Subscribe to
Opera Today

Receive articles and news via RSS feeds or email subscription.


facebook-icon.png


twitter_logo[1].gif



Plumbago_9780993198359_1.png

9780521746472.png

0810888688.gif

0810882728.gif

Recently in Recordings

Liszt: O lieb! – Lieder and Mélodie

O Lieb! presents the lieder of Franz Liszt with a distinctive spark from Cyrille Dubois and Tristan Raës, from Aparté. Though young, Dubois is very highly regarded. His voice has a luminous natural elegance, ideal for the Mélodie and French operatic repertoire he does so well. With these settings by Franz Liszt, Dubois brings out the refinement and sophistication of Liszt’s approach to song.

The Academy of Ancient Music's superb recording of Handel's Brockes-Passion

The Academy of Ancient Music’s new release of Handel’s Brockes-Passion - recorded around the AAM's live performance at the Barbican Hall on the 300th anniversary of the first performance in 1719 - combines serious musicological and historical scholarship with vibrant musicianship and artistry.

Vaughan Williams: The Song of Love

From Albion, The Song of Love featuring songs by Ralph Vaughan Williams, with Kitty Whately, Roderick Williams and pianist William Vann. Albion is unique, treasured by Vaughan Williams devotees for rarely heard repertoire from the composer’s vast output, so don’t expect mass market commercial product. Albion recordings often highlight new perspectives.

A new recording of Henze’s Das Floß der Medusa

Henze’s Das Floß der Medusa is in some ways a work with a troubled and turbulent history. It is defined by the time in which it was written – 1968 – a period of student protest throughout central Europe. Its first performance was abandoned because the Hamburg chorus refused to perform under the Red Flag which had been placed on stage; and Henze himself decided he wouldn’t conduct it at all after police stormed the concert hall to remove protesters, among them the librettist Ernst Schnabel.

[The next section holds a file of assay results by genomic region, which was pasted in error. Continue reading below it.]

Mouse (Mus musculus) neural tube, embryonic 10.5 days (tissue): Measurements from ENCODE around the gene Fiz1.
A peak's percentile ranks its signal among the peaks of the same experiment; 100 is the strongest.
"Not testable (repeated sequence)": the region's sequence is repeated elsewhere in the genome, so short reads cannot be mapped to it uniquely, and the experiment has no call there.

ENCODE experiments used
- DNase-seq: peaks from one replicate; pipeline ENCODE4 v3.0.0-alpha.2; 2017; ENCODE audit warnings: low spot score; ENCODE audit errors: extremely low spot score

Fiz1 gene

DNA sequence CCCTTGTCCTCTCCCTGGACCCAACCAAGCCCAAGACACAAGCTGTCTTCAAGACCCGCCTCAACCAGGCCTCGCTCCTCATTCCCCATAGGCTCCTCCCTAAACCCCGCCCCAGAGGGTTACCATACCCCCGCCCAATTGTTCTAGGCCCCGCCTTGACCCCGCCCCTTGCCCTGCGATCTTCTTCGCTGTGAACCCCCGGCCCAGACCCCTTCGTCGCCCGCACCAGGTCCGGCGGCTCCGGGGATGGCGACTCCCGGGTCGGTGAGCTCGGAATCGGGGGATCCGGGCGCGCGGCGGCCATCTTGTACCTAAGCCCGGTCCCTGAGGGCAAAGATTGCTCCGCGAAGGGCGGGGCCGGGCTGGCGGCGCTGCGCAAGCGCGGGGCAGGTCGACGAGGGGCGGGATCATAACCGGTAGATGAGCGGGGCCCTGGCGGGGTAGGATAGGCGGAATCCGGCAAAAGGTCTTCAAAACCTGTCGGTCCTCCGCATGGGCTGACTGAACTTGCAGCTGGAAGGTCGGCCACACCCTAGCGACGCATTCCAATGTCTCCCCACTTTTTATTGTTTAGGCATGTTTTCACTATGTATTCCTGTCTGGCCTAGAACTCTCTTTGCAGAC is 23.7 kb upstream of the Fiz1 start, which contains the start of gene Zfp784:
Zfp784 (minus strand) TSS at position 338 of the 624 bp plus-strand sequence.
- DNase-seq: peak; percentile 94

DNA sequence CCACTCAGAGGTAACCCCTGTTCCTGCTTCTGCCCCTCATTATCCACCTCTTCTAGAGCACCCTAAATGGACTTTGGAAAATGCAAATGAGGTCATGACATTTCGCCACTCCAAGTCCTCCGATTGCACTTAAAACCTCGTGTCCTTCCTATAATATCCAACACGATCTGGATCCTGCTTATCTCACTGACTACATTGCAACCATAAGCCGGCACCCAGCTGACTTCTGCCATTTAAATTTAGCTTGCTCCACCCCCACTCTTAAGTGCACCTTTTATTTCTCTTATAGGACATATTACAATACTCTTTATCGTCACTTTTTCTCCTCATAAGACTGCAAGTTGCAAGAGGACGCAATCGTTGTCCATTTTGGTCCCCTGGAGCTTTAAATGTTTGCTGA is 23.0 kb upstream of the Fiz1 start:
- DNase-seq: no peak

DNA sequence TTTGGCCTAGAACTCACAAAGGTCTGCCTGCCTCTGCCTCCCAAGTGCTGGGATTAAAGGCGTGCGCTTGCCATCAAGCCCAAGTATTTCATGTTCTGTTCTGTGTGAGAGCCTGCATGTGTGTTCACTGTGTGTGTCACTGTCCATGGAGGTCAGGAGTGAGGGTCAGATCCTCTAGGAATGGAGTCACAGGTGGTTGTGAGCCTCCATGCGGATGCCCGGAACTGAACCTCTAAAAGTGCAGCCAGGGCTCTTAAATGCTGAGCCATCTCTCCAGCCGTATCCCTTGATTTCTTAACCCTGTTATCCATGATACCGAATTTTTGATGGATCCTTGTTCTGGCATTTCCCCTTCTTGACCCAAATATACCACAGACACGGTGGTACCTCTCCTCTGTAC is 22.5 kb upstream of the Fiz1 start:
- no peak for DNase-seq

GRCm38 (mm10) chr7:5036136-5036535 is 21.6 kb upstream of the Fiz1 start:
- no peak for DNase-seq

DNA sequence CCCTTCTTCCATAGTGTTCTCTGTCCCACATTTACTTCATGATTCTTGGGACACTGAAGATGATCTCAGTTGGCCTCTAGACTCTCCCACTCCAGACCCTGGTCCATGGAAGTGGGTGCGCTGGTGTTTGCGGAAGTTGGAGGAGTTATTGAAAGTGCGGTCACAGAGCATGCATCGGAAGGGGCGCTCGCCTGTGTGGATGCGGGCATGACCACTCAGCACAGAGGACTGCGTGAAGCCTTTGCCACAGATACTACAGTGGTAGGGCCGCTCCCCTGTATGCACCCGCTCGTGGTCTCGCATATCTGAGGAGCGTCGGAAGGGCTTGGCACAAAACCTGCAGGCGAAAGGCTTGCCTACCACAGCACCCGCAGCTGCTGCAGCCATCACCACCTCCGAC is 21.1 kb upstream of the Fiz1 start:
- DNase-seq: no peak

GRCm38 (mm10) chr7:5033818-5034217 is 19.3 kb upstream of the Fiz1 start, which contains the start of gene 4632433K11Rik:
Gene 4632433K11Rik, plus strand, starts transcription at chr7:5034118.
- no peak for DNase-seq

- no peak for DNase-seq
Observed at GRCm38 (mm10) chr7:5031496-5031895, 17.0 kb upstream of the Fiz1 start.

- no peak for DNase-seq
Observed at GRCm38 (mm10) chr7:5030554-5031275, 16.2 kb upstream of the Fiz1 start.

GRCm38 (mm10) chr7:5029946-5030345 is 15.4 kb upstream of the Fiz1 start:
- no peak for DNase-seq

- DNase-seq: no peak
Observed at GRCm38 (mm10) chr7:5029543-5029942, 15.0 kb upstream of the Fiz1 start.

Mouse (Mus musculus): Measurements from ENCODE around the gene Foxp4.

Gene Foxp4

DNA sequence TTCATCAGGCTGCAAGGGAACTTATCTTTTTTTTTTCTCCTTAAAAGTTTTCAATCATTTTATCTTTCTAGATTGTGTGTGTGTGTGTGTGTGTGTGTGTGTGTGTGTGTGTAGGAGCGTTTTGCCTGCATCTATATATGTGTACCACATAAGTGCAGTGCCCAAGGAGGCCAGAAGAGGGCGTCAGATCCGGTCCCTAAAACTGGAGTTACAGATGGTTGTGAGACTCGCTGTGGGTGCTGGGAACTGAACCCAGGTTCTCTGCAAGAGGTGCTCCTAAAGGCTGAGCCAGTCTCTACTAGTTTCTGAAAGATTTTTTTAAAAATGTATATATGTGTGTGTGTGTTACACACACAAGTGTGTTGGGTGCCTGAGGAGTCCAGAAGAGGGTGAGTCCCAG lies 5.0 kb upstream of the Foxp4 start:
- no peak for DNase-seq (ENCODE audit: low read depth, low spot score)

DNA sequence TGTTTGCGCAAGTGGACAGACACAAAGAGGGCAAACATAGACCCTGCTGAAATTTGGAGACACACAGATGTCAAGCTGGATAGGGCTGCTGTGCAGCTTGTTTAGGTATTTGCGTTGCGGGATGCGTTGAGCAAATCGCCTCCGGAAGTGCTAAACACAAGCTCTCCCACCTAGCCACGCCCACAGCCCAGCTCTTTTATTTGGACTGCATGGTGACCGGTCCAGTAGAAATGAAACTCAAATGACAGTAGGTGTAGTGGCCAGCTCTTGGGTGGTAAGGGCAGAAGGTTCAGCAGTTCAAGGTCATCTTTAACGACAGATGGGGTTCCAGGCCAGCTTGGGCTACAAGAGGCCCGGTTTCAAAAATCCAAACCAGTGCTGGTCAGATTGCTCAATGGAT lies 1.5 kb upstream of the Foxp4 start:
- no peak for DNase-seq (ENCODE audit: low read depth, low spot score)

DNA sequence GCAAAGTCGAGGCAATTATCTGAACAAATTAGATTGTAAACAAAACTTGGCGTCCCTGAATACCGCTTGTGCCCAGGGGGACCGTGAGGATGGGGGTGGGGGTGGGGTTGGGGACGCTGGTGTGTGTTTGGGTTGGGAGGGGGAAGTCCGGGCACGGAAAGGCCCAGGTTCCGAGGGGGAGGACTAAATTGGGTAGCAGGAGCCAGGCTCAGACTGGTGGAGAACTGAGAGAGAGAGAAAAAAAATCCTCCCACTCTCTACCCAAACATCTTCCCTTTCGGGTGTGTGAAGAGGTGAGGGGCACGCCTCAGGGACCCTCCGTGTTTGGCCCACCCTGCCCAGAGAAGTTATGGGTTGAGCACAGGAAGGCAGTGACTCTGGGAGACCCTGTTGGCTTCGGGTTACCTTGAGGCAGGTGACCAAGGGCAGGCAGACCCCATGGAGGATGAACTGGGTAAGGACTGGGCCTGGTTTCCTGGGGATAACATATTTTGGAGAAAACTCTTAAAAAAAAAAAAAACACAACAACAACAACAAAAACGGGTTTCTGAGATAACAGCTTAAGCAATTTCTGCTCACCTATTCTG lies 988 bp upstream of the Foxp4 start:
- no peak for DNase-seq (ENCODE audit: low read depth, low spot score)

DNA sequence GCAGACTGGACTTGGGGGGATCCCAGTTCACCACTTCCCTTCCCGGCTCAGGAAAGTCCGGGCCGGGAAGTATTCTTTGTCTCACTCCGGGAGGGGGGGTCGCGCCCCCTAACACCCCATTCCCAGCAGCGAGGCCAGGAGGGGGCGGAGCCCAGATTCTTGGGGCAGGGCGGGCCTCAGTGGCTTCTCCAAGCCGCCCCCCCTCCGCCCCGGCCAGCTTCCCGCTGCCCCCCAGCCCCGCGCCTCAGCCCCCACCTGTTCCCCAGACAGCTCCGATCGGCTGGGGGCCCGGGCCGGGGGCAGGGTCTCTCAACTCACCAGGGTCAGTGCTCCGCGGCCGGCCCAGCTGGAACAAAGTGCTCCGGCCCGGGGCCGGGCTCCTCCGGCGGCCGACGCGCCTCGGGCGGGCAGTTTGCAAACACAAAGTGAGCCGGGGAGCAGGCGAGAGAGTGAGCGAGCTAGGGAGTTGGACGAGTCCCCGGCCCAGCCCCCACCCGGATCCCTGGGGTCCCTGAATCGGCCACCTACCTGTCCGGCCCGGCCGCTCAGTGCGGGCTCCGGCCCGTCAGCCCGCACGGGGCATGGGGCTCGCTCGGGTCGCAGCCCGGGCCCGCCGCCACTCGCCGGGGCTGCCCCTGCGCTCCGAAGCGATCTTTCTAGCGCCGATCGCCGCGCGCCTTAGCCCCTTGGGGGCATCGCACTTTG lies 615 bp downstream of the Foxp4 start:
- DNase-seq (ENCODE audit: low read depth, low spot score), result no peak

Berthold Goldschmidt: Beatrice Cenci, Bregenzer Festspiele

Berthold Goldschmidt’s Beatrice Cenci at last on DVD, from the Bregenzer Festspiele in 2018, with Johannes Debus conducting the Wiener Symphoniker, directed by Johannes Erath, and sung in German translation.

Sandrine Piau: Si j’ai aimé

Sandrine Piau and Le Concert de la Loge (Julien Chauvin), Si j’ai aimé, an eclectic collection of mélodies demonstrating the riches of French orchestral song. Berlioz, Duparc and Massenet are included, but also Saint-Saëns, Charles Bordes, Gabriel Pierné, Théodore Dubois, Louis Vierne and Benjamin Godard.

The VOCES8 Foundation is launched at St Anne & St Agnes

Where might you hear medieval monophony by the late 12th-century French composer Pérotin, Renaissance polyphony by William Byrd, a vocal arrangement of the stirring theme from Sibelius’s tone poem Finlandia, alongside a newly commissioned work, ‘Vertue’ (2019) by Jonathan Dove, followed by an arrangement of the Irish folksong ‘Danny Boy’ and a snappy rendition of Antonio Carlos Jobim’s ‘One Note Samba’ arr. for eight voices by Naomi Crellin, all within 90 minutes?